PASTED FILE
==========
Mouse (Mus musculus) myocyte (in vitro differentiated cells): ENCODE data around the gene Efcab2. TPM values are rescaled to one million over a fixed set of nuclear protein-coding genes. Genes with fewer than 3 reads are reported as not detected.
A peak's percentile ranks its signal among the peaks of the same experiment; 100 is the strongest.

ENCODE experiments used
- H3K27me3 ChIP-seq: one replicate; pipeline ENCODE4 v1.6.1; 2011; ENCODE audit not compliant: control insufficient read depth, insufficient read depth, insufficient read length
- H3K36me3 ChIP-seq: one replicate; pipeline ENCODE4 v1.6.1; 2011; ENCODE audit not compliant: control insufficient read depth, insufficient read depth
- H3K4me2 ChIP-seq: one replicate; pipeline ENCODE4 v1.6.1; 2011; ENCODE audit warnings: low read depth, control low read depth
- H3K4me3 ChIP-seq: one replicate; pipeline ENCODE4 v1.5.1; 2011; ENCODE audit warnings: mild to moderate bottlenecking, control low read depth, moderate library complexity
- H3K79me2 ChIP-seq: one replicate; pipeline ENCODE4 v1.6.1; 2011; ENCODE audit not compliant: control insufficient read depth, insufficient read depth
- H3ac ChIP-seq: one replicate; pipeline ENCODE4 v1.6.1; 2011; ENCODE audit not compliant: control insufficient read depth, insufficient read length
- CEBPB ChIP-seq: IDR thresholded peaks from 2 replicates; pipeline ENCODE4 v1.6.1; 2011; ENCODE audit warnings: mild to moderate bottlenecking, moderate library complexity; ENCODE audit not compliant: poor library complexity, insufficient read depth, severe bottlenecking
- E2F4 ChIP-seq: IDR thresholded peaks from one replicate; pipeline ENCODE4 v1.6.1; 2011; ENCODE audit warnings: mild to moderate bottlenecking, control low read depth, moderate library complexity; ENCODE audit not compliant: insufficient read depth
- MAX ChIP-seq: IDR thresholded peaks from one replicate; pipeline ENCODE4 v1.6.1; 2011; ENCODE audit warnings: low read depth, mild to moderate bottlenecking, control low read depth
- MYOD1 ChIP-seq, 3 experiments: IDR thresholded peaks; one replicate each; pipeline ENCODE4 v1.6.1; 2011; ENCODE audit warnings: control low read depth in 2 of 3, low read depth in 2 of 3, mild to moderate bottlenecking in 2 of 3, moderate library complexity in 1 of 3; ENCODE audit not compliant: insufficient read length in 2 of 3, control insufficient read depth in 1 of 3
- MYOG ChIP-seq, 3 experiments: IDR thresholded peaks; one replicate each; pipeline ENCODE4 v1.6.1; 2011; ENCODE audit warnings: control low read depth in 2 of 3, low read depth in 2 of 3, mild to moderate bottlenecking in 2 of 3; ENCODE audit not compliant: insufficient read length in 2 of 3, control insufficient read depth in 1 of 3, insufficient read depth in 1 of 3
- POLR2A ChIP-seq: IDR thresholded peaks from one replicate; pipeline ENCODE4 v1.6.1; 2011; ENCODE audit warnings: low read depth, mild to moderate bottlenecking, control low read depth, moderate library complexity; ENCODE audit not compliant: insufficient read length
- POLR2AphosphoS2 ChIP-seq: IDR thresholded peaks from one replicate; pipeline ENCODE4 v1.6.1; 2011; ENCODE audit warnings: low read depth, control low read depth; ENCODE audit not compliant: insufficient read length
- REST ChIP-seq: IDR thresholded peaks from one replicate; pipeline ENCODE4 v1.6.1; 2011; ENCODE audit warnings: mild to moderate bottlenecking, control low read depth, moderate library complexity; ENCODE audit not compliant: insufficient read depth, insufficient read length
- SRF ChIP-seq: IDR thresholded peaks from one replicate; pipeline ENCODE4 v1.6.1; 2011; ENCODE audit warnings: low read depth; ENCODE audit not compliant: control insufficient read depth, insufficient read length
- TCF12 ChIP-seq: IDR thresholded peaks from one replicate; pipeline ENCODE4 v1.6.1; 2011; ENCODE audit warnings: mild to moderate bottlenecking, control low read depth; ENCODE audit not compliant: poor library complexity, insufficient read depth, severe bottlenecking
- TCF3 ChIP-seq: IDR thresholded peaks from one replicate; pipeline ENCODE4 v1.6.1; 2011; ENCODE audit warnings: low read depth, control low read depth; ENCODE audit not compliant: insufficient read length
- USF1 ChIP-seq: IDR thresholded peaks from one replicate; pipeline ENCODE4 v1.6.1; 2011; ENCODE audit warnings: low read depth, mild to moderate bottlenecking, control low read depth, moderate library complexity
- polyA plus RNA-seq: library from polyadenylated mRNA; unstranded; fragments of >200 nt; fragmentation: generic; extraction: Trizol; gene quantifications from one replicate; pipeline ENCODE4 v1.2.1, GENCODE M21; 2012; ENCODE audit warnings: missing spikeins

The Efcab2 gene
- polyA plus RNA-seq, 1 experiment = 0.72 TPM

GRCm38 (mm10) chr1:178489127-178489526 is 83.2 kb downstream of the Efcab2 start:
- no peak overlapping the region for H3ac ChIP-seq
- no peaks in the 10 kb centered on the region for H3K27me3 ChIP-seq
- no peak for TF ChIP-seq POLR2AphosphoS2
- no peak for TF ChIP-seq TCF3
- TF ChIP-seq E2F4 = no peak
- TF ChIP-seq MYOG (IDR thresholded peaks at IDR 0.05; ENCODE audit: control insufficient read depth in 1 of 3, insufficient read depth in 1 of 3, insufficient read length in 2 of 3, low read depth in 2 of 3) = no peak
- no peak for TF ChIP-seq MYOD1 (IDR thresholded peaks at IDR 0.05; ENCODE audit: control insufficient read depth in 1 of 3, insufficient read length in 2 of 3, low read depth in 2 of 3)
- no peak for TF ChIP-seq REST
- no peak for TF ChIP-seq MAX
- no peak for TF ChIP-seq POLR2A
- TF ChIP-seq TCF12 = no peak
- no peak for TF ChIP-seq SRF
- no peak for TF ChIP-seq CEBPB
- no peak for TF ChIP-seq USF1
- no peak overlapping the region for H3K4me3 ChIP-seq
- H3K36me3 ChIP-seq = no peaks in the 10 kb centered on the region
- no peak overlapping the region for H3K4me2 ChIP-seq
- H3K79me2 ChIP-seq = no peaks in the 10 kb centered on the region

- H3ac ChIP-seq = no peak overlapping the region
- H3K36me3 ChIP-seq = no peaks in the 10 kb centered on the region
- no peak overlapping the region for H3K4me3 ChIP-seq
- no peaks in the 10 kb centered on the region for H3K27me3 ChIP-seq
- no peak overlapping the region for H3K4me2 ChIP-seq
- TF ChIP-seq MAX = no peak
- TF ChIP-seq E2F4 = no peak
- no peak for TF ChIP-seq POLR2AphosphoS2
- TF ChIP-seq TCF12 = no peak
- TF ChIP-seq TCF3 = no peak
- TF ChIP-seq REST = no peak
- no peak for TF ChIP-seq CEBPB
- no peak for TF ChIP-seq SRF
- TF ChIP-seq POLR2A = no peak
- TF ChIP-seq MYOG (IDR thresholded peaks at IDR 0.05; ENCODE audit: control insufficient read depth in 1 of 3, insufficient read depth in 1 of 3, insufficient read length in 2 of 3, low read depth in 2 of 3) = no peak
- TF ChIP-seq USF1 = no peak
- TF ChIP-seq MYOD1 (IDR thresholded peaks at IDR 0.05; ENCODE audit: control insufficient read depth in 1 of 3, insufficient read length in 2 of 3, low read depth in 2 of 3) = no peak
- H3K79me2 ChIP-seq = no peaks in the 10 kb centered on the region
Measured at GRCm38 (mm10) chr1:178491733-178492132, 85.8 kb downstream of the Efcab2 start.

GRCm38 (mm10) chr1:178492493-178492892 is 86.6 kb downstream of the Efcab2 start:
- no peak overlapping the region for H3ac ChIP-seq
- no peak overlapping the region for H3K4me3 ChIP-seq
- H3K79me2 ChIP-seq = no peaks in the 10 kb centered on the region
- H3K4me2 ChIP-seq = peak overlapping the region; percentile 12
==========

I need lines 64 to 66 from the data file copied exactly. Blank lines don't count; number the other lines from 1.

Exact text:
- no peak overlapping the region for H3ac ChIP-seq
- no peak overlapping the region for H3K4me3 ChIP-seq
- H3K79me2 ChIP-seq = no peaks in the 10 kb centered on the region